Over the past 6 weeks, we continued traveling around the country holding our interactive sessions with both members and non-members. These roadshows have created a useful forum for us to debate issues and share our concerns.  I would like to thank our members who attended the Margate, Durban and Pietermaritzburg and George meetings.

I would also like to thank the Property Listing Network, MLS and RNS for inviting me to share their forums over the past month.

If at any time you are hosting a sizeable meeting of industry Principals and wish me to make an address, please contact and if my diary permits, I would welcome the opportunity.


Considering what you have all just gone through apropos the implementation of the CPD Programme, I’m sure you can attest to the fact that the need for a body like REBOSA has never been more crucial.  If REBOSA had been established when the CPD Programme was first tabled, we would have had the opportunity to respond appropriately at the outset.

The Property Practitioners Bill will have far reaching effects on the industry and is imminent.  Only collectively and with weight of numbers can we effect change and protect our real estate practitioners.  I urge you to recruit new members so that by the time the Bill is made available for comment, we are representative of the entire industry.  A mere R20.00 per agents/interns and principals per agency per month, we believe is a small price to pay for insuring your interests are protected as far as possible.

EAAB CPD Information Session Workshop

One of our members attended the CPD Information Session workshop on 27 March, and kindly provided us with this feedback which we include for your perusal.

“Dear Jan Thank you for your regular and detailed information. It makes us proud to be part of a body that not keep us informed, but has a voice to fight our causes and ensure best practices are implemented to the benefit of all in the Industry – it is long overdue.

Having said that and realising it is early days, the past roadshow which we have attended with our agents on the CPD information session workshop, was a total waste of time and money. A quick calculation, these roadshows nationally must have cost around R250 000. Our hard earned money paid over to ensure we are trained in our profession. Below in blue are the total sum of my notes that I took over the 2 and half hour cession – nothing more than what we have already received on email.

Going forward, it is imperative that proper trainers in each field are appointed, the slides and material approved – to make sure it is relevant, recent and the trainers leaders and knowledgeable in their fields and good speakers. We cannot afford to have people ‘waffling’ to make up time. To add a WOW to the roadshows, and motivate the large number of agents attending, consideration should be given to end each cession with a motivational speaker i.e. Gavin Sharples.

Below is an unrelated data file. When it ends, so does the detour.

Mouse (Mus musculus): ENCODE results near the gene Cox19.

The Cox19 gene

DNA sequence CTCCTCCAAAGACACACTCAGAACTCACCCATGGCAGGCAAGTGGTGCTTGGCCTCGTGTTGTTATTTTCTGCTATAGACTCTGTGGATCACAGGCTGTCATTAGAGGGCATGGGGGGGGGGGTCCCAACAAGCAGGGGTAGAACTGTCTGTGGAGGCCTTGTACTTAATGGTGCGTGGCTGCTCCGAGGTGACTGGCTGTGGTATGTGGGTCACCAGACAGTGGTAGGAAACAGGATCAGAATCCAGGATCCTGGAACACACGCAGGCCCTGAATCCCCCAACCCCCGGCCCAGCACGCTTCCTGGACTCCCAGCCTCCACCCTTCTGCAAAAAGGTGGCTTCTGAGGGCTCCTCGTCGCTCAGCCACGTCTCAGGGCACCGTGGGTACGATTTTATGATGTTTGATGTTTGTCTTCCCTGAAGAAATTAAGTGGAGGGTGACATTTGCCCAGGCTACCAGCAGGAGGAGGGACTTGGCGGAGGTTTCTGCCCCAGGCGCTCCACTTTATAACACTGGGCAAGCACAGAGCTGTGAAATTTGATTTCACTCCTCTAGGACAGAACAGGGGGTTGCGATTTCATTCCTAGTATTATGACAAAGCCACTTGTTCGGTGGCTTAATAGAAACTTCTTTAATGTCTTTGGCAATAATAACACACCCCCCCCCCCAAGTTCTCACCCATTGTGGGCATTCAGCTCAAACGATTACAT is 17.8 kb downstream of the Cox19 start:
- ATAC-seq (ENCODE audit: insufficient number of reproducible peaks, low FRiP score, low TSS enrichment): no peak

Friday’s roadshow was an absolute waste of time, adding no value and after 2 and half hours we left frustrated and disappointed. If the standard of the speaker is anything to go by, I honestly fear the worst – it was below par and definitely does not give the EAAB more credibility in the estranged relationship we already have with the board. After the cession I discussed the workshop with other principals from other franchise groups and they shared the same sentiments.

I trust the above will be addressed at an opportune time.

CPD Compliance (Presented by Margie Campbell 27 March 2015)


60 Points over 3 year rolling cycle

45 verifiable + 15 non-verifiable over the 3 year cycle

15 verifiable + 5 non-verifiable CPD over 1 year

The cycle started 1 Jan 2015, we are now in year 1

Who are on the cycle:

Need a valid 2015 certificate

Title on Fidelity Fund Certificate – fully qualified & principals

Swipe cards make allocation of points automated. You have to swipe in and swipe out. Points are allocated immediately

Interns are NOT on the program as yet

EAAB Annual Roadshow

Only principals will be getting points to attend roadshow (3 points)

Everyone can attend, however there are limited seats for interns. It will always be 1st come 1st serve

Personal Development Plan

PDP registration will close 31 March 2015

3 CPD points will be allocated for all EAAB presentations/workshops/roadshows. You can attend max of 5 events in a year; this will give you 15 points for the year

You have to go on the calendar and book your seats

Calendar will be available in next week

Pre-book your seats

Verifiable = Education and Training. The EAAB is the only Professional Body that can present training in this category and allocate points.

Non-Verifiable= other training


Fees are paid annually, with 2 options”